Another recent push to better deal with the challenges of AI in Europe was by the Roman Catholic Church (RCC). The RCC issued the ‘Rome Call for AI Ethics’ in February 2020, demanding stricter ethical standards on the development of AI, to “protect people,” including the “weak and underprivileged.” It proposed adherence to six broad principles: transparency, inclusion, responsibility, impartiality, reliability, and security and privacy. According to the RCC, this ethical development and use of AI was possible through the creation of new forms of regulation on “advanced technologies that have a higher risk of impacting human rights.” On privacy specifically, the RCC called for “AI to respect users’ privacy,” that is the responsible design of AI that respects people’s right to their personal information. The Vatican’s AI ethics initiative was met with initial success, with tech giants IBM and Microsoft agreeing to sign on its new initiative. While the RCC hopes to increase the number of companies that are ‘baptised’ into its AI ethics initiative, it is also hoping to collaborate with universities across the globe to promote ethical AI guidelines. The concern for AI was again repeated by Pope Francis in November 2020, when he asked believers around the world to pray that Artificial Intelligence always served mankind, adding that this would only be possible if AI was harnessed correctly: “Indeed, if technological progress increases inequalities, it is not true progress. Future advances should be orientated towards respecting the dignity of the person.”
Privacy vs power
But is the RCC’s approach – the creation of ethical standards – enough? For many academics and activists, the only way to deal with AI’s encroachment into our private lives is to take back control of our personal data. While existing standards, such the EU’s GDPR, protect how our personal data is kept and used, it also lets governments and companies use this personal data to monitor and shape our knowledge, attitudes, and behaviours. Dr Carissa Véliz, Associate Professor at the University of Oxford’s Institute for Ethics in AI, argues that digital technology’s greater power to harness our personal data – often without our permission or even awareness – also allows it to steal our power to make free choices and hands it over to governments and companies. In ‘Privacy is Power’, she argues that “tech companies are harvesting your location, your likes, your habits, your relationships, your fears, your medical issues, and sharing it amongst themselves, as well as with governments and a multitude of data vultures. They’re not just selling your data. They’re selling the power to influence you and decide for you.” So, while Europe’s approach of protecting our personal data may be better than others, it, like every other region and country, is unable to protect us from how influential that use may be. Crucially, this influence – increasing with the burgeoning trade in personal data – extends to things we considered invariably private, and therefore, inaccessible to digital technology. Dr Véliz argues that this unprecedented extent of influence compels us to recognise the power of data better: “… people should protect their privacy because privacy is a kind of power.” If we continue to give too much of our personal data away, we may even risk sliding into authoritarianism. “For democracy to be strong, the bulk of power needs to be with the citizenry, and whoever has the data will have the power. Privacy is not a personal preference; it is a political concern,” she insists.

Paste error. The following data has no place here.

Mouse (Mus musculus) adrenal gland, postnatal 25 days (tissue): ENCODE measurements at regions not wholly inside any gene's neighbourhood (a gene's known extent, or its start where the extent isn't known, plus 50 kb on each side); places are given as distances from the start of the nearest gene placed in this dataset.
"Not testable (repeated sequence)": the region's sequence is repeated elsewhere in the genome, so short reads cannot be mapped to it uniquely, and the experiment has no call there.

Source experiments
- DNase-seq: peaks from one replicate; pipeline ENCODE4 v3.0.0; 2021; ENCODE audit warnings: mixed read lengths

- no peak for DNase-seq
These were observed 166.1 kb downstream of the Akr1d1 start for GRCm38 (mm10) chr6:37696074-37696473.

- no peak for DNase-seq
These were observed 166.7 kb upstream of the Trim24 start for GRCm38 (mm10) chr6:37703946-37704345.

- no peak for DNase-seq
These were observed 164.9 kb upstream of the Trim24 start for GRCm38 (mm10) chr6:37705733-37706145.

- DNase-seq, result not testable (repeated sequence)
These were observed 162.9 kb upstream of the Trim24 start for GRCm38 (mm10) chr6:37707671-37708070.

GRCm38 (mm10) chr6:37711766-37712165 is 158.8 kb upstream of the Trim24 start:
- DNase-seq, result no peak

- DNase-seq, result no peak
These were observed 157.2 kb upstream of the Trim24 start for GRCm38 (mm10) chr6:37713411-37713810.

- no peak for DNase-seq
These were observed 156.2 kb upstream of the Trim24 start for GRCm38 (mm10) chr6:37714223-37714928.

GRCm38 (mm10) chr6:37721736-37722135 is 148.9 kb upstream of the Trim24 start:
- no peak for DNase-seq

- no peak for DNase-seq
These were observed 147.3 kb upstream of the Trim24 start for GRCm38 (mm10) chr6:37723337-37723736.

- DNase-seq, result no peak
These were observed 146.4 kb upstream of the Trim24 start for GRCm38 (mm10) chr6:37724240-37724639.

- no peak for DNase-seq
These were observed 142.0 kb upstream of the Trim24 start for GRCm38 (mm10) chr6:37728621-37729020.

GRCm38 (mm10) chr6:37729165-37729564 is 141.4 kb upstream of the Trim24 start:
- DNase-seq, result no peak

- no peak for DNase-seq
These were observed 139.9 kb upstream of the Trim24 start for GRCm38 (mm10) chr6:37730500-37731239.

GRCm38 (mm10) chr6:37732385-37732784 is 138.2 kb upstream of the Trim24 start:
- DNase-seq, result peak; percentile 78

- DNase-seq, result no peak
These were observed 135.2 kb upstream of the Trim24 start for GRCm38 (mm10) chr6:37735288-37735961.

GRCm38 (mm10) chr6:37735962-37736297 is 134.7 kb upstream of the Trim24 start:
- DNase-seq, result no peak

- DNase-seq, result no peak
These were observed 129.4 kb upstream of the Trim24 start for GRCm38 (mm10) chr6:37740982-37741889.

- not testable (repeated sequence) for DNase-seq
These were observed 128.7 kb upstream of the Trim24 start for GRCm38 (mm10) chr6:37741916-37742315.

An uncertain future
Are the admirable or well-intentioned efforts of the RCC, or even of the EU’s GDPR, significant enough to thwart the use of our personal data by governments and private industry? It seems unlikely. These efforts appear to not be enough for people in Europe to take back control, given both policy and activism need to not only regulate or ethically steward AI but also transform the very institutions that we take part in every day. But is it really possible to take back control of our personal data, as Dr Véliz argues? Can people transform their political relationship with governments and companies? And if so, how should we do it?